- Title: WEST BANK: First Palestinian animated film tackles breast cancer
- Date: 7th July 2009
- Summary: RAMALLAH, WEST BANK (RECENT) (REUTERS) VARIOUS OF EXTERIOR OF AL-KASABA THEATRE AND CINEMATHEQUE (2 SHOTS) MAN LOOKING AT "FATENAH" FILM POSTER VARIOUS OF POSTER OF THE FIRST PALESTINIAN ANIMATION FILM "FATENAH" (4 SHOTS) (SOUNDBITE) (Arabic) DIRECTOR OF "FATENAH" FILM, AHMED HABASH, SAYING: "Actually, the story was based on the suffering of the girl, but doesn't mean that there aren't symbols in the film. I often wonder if people pick them up or not, and you have Fatenah representing Palestine, people like to see her. I don't want to give a pessimist perspective, and I don't to say what happened in 2006 was right or wrong; we didn't directly discuss politics, we've left it to the people to feel."
- Embargoed: 22nd July 2009 13:00
- Reuters ID: LVAEDIDUNTW3Z8JN1FP7UT9X428E
- Story Text: First Palestinian animation film, "Fatenah", illustrates the life of a Gazan woman suffering from cancer. Inspired by the life and death of 28-year-old Fatima Barghout, who died in 2004, 'Fatenah' attempts to illustrate the humiliation and frustration she suffered in trying to enter Israel for treatment during a Palestinian uprising.
The true story of a young Gaza woman's lost battle against breast cancer has been commemorated in the first commercial animated film made in the Palestinian territories.
"Fataneh" was inspired by the plight of 28-year-old Fatima Barghout, who died in 2004, and the humiliation and frustration she suffered in trying to enter Israel for treatment during a Palestinian uprising.
Director and animator Ahmad Habash said the 30-minute film, funded by the World Health Organisation and based on findings by the Israeli Physicians for Human Rights (IPHR), took an even-handed approach.
"The story was based on the suffering of the girl, but doesn't mean that there aren't symbols in the film. I often wonder if people pick them up or not and you have. Fatenah represents Palestine," said Habash.
"We didn't directly discuss politics, we've left it to the people to feel", Habash continued.
In the film, the character named Fatenah finally gains admission to Israel's Tel Hashomer hospital with the help of the Israeli physicians' group after being entangled by Israeli and Palestinian red tape.
The film's climactic scene occurs at Israel's Erez checkpoint on the Gaza border, where cancer-weakened Fatenah is aggressively made to disrobe for an Israeli security check, exposing the two mastectomies on her chest.
Saed Andony, the film's producer, said that the sensitivity of the story they tackled almost made it crucial for the film to be portrayed in animation form.
"The subject of the film is heavy. If we were to make a documentary on it, it would be a very heavy film, built on talking heads, people talking and giving their opinions and that's not what we want. We wanted to move in a more cinematic direction, in a new direction with regards to Palestinian cinema. So we decided to go in the direction of animation which is a new trend, a new trend globally, making animation films for adults that tackle sensitive, big and important issues," he said in an interview.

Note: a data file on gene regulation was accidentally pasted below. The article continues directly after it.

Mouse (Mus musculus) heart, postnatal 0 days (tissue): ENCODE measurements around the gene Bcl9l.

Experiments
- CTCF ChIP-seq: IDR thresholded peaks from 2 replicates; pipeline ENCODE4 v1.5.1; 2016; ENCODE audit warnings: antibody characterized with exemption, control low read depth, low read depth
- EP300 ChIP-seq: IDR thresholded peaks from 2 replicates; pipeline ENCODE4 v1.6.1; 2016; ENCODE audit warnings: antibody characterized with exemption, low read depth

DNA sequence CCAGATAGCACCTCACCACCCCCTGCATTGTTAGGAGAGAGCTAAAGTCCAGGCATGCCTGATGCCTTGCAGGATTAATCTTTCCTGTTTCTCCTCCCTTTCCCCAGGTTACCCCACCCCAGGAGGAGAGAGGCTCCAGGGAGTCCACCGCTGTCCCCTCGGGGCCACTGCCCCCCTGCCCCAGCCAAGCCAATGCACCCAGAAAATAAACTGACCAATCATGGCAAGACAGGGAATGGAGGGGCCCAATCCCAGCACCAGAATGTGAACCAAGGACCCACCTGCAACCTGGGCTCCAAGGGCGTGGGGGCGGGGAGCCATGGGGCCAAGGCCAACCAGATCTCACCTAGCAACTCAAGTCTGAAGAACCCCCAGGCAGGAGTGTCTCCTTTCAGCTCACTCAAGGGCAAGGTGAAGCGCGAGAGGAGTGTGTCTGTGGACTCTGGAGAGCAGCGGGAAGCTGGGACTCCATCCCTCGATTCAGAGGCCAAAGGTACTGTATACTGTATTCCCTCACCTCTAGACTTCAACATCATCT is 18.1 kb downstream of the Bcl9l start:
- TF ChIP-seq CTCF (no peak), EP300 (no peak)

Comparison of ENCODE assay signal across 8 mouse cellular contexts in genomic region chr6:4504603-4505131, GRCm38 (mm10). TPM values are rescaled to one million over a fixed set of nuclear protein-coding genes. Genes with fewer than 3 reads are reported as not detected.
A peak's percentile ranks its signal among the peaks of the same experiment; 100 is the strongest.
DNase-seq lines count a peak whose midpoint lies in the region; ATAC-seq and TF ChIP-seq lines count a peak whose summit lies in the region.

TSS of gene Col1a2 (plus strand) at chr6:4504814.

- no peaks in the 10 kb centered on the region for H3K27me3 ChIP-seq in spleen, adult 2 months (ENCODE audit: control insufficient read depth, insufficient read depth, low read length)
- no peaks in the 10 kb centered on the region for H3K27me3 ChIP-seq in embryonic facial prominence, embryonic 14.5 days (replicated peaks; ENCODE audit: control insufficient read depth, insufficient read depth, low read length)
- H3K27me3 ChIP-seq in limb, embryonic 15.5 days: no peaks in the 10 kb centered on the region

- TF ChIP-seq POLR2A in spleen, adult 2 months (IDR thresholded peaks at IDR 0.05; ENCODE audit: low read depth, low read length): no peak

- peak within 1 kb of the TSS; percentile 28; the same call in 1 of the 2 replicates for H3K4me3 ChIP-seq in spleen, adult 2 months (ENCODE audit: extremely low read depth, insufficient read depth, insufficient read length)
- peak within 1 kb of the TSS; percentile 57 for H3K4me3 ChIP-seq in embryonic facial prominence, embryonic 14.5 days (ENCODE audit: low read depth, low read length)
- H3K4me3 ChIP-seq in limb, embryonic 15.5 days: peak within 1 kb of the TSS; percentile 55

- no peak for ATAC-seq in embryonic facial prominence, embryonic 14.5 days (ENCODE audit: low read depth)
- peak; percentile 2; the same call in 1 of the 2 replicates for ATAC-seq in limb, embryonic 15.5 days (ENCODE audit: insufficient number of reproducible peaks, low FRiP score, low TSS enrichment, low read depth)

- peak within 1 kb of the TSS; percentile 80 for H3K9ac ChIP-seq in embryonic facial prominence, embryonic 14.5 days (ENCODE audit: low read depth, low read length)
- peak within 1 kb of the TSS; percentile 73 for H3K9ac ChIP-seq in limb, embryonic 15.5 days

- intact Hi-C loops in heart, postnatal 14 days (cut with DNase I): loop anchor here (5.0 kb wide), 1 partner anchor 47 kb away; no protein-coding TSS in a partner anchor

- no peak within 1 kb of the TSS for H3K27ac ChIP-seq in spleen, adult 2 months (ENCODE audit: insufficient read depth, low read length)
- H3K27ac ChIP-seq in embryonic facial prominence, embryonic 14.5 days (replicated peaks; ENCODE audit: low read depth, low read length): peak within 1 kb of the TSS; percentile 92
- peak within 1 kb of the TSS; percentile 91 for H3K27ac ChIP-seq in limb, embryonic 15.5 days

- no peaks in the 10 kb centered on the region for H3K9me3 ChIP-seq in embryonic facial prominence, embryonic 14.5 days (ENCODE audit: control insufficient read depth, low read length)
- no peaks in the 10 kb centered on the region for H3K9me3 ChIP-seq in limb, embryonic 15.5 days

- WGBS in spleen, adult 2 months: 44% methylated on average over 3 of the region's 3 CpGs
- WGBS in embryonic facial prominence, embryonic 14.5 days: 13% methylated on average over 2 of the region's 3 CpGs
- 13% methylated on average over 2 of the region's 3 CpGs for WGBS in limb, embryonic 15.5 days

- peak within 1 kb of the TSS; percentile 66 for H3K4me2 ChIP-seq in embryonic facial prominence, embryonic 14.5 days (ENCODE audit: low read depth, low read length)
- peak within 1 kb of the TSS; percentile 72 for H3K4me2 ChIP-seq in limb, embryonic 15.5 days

According to the Palestinian Health Ministry, about 300 Palestinians request treatment outside the West Bank and Gaza Strip every week.
Health services are particularly stretched in the Gaza Strip, where Israel tightened border restrictions after Hamas Islamists violently took over the territory in 2007.
Conditions deteriorated further during the 22-day offensive that Israel launched last December with the declared aim of curbing cross-border rocket attacks by Palestinian militants.
The Palestinian Health Ministry said some 24,000 Palestinians received medical treatment outside the West Bank and Gaza Strip over the past two years.
According to the IPHR, many of those patients asked to be treated in Israel, but after the Gaza offensive, the Palestinian Authority initiated a new policy of sending them there only if medical care was unavailable in the West Bank, Egypt or Jordan.
Ran Yaron, a spokesman for the IPHR, said that while only 1.5 percent of requests for treatment in Israel are denied by Israeli security services, leaving the Gaza Strip is a mission seen to be impossible by most Palestinians.
He said bureaucracy, as well as delays at the Israel-Gaza border, result in more than half of prospective patients from the Gaza Strip missing their appointments in Israel.
Israeli troops and settlers pulled out of the enclave in 2005. But Yaron said Israel is still an occupying power, with a responsibility to treat Gaza residents, because it continues to control the enclave's borders and the entry of medical supplies.
The film, which has been translated into English and Hebrew, will be presented at film festivals in Venice, Toronto, and Dubai, before being shown in the Palestinian territories.
Habash and Andony said they hope to show Fatenah to U.S. audiences but there were no immediate plans to screen the film in Israel, although the producers have said they would welcome the opportunity.
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